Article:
Ayar, a first-generation American Latina (played by Ariana Ron Pedrique), returns home to reunite with her daughter, Jasmine (played by Calliah Sophie Estrada). But when her mother, Renata (played by Vilma Vega), refuses to let her see her due to COVID, Ayar is confronted by the many roles she’s been forced to play, including the role in this film. [screening during the 2021 North Bend Film Festival)]
There is an original kind of experimentation here like I haven’t quite seen done in such a way before. I don’t want to spoil it because I think that is part of the allure to me, but in a word, I would vaguely describe it as “meta” with touches of documentary-style filmmaking. It changed up the pace of what many will consider a slow burner of a movie. If we didn’t get this inventive
The primary arc of the story follows a traditional three-act structure that undoubtedly works, so you will walk away from this having seen the conflict-resolution played out in its entirety.
One thing that I do wish was expanded upon a little bit more was our main character, Ayar. We don’t really get to know much character development from her until the film is almost over, which is meaningful by the end but a struggle until you get there.
Visually speaking, there is a technique employed when we meet a character for the first time in which it flashes through a montage of photos giving us a split second backstory about who they are as people. I would also compare its cinematography style to that of The Florida Project with that yellow-soaked, A24-esque color palette.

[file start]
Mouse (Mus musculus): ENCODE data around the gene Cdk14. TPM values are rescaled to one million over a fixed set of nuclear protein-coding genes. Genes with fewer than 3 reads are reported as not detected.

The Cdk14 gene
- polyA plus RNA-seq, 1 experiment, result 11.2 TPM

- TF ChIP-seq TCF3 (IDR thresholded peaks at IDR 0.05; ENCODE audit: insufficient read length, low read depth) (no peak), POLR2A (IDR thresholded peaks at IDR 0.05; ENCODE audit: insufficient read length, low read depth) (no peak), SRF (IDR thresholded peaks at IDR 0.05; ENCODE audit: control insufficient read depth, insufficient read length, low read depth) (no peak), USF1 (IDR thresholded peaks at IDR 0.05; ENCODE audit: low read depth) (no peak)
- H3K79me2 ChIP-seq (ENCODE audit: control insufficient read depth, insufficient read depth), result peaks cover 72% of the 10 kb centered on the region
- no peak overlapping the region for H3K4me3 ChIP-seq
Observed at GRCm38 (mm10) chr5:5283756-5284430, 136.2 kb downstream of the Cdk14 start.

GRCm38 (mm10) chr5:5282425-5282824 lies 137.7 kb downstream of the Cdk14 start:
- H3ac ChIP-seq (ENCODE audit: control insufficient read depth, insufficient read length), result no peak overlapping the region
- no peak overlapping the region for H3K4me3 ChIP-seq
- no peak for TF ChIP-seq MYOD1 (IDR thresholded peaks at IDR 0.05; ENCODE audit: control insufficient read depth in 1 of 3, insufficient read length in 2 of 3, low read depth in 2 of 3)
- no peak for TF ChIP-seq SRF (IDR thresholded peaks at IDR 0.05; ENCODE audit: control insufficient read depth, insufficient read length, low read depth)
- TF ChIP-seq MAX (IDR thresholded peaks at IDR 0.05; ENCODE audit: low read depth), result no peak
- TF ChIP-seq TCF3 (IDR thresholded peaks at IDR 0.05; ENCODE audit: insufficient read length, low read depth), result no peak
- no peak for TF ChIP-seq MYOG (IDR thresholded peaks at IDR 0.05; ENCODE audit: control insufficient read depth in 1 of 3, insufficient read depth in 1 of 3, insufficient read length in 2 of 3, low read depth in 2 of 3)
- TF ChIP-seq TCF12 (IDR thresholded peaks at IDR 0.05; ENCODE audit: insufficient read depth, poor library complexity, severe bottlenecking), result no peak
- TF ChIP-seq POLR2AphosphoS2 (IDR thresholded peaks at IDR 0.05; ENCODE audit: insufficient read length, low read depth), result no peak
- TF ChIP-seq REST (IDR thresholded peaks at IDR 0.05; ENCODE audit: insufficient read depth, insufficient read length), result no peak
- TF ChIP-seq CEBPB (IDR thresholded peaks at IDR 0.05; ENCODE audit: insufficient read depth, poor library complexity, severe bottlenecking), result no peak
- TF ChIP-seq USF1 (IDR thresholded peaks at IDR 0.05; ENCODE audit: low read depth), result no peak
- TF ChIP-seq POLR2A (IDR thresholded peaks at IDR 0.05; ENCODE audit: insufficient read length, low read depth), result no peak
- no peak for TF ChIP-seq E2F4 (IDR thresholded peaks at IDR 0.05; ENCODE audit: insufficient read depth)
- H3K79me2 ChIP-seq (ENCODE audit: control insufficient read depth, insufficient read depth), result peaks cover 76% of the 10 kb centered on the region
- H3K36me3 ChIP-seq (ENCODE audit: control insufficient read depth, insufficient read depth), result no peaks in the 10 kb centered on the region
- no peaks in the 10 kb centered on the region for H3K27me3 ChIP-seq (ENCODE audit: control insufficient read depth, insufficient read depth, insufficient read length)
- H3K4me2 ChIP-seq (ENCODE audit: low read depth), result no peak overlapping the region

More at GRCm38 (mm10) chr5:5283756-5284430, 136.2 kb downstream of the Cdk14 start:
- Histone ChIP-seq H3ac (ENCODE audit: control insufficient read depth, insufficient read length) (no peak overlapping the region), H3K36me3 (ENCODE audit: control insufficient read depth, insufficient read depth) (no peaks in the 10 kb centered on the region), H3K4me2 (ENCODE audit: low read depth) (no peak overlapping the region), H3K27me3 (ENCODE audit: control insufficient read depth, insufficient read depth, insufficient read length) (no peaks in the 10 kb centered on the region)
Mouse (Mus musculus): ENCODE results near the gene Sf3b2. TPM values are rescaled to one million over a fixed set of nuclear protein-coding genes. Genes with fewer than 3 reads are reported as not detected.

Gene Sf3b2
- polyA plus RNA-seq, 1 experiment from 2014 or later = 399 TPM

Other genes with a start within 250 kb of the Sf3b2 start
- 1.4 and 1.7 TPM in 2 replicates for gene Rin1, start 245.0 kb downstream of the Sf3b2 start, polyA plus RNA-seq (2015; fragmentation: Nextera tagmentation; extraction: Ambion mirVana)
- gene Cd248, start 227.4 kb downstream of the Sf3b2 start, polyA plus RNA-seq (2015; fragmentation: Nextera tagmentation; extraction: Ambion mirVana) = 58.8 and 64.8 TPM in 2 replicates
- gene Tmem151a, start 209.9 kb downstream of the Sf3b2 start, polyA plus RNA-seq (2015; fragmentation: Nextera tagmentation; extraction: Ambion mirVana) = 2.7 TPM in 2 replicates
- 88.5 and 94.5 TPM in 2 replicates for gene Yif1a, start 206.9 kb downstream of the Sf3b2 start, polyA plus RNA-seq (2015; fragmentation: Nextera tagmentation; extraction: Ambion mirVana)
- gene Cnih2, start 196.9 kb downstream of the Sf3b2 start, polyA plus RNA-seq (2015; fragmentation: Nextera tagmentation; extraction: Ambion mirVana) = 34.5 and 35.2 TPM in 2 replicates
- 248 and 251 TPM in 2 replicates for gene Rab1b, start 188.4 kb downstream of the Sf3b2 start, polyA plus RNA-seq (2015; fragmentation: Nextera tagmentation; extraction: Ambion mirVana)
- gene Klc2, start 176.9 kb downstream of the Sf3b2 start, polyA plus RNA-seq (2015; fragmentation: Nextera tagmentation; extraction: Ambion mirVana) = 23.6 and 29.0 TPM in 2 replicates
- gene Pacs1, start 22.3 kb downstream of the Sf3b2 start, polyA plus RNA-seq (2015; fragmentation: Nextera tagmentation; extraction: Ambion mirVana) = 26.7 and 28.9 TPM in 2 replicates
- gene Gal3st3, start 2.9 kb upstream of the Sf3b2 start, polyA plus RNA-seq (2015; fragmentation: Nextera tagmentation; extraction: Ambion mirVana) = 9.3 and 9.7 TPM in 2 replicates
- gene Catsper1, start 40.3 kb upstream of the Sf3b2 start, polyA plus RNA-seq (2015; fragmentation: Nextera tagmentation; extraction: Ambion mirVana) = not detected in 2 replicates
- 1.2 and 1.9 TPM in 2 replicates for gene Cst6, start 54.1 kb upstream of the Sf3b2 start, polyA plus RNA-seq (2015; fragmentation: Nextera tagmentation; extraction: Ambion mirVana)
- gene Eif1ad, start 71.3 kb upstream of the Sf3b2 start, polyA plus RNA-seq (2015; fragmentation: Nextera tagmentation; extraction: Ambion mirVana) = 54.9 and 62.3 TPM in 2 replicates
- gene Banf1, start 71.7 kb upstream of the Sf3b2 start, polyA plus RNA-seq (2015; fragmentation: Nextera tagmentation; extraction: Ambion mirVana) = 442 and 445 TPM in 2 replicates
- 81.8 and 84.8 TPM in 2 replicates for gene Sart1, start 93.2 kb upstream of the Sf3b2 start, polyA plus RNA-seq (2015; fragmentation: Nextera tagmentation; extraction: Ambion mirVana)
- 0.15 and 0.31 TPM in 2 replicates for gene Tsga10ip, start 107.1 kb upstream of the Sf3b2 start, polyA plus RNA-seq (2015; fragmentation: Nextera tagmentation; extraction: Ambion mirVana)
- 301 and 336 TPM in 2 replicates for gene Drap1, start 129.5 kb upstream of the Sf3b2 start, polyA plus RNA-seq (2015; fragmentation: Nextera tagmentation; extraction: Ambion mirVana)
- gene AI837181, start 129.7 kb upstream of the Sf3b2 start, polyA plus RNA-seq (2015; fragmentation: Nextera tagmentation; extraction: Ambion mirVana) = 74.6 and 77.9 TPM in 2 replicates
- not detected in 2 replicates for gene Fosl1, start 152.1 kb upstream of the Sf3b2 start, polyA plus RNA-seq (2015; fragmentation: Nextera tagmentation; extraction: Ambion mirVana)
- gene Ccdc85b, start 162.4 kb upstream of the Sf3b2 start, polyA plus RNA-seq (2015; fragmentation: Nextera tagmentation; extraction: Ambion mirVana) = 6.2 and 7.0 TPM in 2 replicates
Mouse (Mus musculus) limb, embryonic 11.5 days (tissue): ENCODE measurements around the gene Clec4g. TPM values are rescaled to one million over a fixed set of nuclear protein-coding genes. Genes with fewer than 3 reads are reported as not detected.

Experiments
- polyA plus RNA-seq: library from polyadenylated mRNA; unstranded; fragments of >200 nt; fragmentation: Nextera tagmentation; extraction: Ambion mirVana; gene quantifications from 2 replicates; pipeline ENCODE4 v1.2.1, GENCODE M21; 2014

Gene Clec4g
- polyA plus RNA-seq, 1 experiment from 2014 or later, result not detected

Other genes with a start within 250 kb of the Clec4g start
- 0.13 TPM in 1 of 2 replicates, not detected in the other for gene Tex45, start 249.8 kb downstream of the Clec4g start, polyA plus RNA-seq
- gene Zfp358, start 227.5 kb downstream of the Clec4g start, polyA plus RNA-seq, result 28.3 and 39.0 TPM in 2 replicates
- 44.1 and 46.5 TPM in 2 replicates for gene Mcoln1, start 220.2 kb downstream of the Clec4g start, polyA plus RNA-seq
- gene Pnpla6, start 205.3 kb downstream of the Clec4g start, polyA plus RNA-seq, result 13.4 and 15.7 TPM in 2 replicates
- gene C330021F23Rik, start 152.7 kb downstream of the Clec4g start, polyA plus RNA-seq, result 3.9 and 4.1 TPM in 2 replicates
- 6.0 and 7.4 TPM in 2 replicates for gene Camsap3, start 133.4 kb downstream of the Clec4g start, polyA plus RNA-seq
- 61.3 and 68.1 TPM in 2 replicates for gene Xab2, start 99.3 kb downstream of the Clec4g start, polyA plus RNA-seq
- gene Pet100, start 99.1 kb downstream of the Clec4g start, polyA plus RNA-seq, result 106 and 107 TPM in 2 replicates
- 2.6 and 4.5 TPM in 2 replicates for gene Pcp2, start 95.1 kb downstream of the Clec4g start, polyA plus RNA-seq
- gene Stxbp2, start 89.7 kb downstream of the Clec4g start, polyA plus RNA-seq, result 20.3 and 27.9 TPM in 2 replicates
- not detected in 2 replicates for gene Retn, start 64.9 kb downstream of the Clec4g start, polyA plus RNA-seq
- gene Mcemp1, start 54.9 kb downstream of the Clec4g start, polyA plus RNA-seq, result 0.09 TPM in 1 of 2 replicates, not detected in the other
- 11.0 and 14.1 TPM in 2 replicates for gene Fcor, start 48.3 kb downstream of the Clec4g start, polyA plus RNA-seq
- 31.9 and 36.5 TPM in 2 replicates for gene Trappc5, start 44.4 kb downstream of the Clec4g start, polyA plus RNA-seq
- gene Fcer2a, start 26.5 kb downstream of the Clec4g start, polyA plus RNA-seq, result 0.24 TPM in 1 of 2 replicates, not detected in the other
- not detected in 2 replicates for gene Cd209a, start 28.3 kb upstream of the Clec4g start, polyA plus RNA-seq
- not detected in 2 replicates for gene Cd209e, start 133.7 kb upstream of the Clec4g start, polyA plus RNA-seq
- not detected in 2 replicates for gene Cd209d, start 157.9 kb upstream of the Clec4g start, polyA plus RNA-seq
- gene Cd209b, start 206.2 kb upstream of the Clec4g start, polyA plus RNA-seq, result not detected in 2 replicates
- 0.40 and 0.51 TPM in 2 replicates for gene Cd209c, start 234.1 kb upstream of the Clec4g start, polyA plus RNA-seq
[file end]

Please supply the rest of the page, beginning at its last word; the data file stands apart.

I caution audiences not to be turned off by the COVID-related elements of this film. I think they pulled off the whole mask-wearing, social-distancing, scared-to-be-around-people chapter of our lives in a way that felt true to what it was without making it a movie about the disease itself.
There’s nothing entirely unique in what the story is telling, but there is something to be said about how they tell it. That’s not to say that it’s predictable. By that, I mean it leaves a satisfying taste in your mouth because there are no questions left unanswered. It is nonetheless an enjoyable watch that is mysterious and experimental in its approach to unfold the story.
Ayar, directed by Floyd Russ, has a runtime of 84 minutes and features both English and Spanish.